Good Sam

Director: Leo McCarey
Year Released: 1948
Rating: 3.0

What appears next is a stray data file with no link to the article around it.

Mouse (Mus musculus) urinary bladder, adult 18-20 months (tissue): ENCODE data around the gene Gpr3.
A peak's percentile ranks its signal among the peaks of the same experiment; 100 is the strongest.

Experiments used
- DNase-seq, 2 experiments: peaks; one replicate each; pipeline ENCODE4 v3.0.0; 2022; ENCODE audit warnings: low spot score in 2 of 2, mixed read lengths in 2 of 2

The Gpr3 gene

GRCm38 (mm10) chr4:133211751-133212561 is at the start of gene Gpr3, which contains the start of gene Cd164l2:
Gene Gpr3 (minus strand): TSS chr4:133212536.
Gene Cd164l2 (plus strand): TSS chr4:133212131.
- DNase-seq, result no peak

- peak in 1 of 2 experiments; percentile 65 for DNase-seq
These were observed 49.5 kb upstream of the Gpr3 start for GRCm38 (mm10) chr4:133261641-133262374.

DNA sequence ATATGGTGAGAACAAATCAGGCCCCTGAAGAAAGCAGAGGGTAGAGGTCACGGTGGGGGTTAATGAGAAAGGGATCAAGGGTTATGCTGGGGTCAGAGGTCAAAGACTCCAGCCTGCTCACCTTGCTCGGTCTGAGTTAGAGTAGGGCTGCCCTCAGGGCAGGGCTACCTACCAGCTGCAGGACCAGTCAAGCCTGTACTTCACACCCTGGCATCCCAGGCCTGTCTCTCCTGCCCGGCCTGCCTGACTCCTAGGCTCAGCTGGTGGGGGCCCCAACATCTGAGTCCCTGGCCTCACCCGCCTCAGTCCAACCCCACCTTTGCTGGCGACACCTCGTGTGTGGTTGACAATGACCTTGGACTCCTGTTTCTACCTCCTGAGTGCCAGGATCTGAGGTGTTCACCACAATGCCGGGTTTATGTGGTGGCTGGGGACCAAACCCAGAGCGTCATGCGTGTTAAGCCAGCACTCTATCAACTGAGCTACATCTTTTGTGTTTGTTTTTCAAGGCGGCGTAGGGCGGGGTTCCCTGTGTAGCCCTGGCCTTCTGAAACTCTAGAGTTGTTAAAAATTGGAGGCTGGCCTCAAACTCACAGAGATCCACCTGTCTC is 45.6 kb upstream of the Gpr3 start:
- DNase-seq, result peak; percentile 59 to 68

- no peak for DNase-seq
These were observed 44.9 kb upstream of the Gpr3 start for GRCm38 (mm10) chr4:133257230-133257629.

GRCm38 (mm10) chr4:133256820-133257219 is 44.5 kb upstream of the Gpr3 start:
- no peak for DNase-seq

Department store executive Sam Clayton (Gary Cooper) has, according to his wife Lucille (Ann Sheridan), "too much faith" in his fellow humans: he lets her brother Claude (Dick Ross) stay with them, he allows their neighbors to borrow (and total) their car, he takes in co-worker Shirley Mae (Joan Lorring) who's in a bad relationship with a married man, he loaned a couple money to start a gas station ... and it's all having a negative effect on his marriage.  The naysayers have a point - scenes do run on too long, it isn't as funny as it thinks it is, etc. - but it does provide interesting commentary on society in general, namely how people can be parasitic and think nothing of leeching off of others, believing they're suckers ... and Lucille's common sense statement about how some individuals simply don't deserve to be helped is pretty brazen for the late 1940's.  Of course, it ends with everything "working out for the best" - a drunk Clayton gets "led home" by the Salvation Army and they get the funds for their "dream house" - but the sentiment that "no good deed goes unpunished" does linger on: it's emotionally exhausting trying to be a Saint.